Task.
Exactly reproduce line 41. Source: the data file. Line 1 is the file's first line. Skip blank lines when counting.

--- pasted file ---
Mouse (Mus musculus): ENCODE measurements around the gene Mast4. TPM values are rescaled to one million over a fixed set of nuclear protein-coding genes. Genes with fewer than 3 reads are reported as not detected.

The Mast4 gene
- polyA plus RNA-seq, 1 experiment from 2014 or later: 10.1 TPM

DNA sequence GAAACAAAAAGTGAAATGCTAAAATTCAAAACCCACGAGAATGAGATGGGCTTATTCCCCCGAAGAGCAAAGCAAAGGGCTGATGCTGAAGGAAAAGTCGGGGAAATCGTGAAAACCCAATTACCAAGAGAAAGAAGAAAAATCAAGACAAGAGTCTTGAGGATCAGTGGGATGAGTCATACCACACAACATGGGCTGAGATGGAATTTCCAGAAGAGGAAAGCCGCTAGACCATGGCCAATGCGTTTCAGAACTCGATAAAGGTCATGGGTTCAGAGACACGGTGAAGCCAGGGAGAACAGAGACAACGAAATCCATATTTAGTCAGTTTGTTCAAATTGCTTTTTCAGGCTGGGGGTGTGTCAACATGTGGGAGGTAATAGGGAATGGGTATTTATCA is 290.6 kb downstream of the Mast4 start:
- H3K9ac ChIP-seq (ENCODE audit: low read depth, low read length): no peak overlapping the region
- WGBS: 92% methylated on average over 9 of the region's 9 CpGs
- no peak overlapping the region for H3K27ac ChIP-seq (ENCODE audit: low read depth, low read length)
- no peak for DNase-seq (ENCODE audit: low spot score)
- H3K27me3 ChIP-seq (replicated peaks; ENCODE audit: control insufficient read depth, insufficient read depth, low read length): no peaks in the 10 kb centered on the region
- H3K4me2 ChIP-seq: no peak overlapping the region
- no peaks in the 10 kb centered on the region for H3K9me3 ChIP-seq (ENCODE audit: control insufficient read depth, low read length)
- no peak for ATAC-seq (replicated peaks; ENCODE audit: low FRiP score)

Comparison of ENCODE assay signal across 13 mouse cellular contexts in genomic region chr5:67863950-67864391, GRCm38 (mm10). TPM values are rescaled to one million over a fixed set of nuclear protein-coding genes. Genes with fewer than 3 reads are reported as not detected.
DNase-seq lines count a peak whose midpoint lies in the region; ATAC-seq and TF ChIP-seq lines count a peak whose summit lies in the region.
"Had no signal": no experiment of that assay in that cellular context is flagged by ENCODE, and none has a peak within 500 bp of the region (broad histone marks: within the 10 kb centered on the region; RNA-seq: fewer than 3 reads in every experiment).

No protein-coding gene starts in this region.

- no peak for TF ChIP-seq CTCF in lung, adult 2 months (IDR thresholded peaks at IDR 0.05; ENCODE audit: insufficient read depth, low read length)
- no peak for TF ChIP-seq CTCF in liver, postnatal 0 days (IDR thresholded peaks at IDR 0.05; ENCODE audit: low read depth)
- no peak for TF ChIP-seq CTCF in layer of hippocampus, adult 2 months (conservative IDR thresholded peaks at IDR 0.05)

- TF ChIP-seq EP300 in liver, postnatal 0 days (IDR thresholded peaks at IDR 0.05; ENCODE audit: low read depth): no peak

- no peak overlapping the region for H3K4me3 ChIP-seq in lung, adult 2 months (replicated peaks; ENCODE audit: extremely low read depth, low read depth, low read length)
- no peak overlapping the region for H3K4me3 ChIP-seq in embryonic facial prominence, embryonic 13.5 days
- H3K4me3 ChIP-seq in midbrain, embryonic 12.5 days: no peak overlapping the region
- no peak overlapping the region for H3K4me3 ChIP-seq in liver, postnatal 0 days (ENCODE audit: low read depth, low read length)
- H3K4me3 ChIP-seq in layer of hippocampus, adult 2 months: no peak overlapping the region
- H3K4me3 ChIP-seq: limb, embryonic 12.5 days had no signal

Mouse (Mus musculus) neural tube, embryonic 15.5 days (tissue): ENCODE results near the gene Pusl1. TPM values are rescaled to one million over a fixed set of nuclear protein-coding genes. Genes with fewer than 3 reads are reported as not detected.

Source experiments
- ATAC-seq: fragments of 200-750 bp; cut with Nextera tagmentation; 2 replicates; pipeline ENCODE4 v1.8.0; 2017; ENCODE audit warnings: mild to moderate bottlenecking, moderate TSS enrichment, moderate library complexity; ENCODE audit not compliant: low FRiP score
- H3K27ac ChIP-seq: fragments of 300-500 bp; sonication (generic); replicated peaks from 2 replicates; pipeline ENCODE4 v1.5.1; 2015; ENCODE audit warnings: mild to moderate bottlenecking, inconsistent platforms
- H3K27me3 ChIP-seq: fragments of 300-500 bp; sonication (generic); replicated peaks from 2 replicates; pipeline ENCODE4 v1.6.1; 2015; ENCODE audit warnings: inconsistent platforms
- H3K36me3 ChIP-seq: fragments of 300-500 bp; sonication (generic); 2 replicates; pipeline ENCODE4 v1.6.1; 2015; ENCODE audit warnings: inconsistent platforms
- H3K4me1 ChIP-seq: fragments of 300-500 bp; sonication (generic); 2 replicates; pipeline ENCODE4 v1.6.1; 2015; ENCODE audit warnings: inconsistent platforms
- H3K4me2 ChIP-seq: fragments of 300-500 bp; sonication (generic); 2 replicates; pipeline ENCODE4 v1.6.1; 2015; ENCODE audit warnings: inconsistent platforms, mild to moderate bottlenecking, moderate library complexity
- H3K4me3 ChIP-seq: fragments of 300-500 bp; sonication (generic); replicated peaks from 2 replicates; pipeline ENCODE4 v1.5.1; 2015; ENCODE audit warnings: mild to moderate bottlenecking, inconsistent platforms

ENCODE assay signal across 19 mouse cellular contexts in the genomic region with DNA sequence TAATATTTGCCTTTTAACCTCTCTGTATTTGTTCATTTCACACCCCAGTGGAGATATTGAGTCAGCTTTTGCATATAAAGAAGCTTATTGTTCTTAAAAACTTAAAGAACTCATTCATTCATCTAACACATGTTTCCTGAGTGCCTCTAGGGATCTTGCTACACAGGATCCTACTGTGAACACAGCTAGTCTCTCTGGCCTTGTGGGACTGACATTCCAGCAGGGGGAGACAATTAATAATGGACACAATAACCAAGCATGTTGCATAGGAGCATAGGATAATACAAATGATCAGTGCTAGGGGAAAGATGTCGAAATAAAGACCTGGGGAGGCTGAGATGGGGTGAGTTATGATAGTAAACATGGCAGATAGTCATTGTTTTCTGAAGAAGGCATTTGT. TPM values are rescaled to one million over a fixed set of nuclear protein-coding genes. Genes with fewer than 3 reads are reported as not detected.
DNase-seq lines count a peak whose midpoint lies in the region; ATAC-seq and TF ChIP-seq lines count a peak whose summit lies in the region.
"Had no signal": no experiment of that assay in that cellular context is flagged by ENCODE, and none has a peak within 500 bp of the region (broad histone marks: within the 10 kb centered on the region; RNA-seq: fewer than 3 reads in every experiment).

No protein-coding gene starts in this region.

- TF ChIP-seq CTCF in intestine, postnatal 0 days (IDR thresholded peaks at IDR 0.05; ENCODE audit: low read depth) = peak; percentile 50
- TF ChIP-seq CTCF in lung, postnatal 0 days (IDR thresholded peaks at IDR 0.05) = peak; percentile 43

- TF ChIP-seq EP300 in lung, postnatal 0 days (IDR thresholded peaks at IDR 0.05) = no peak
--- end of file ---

- TF ChIP-seq CTCF in lung, postnatal 0 days (IDR thresholded peaks at IDR 0.05) = peak; percentile 43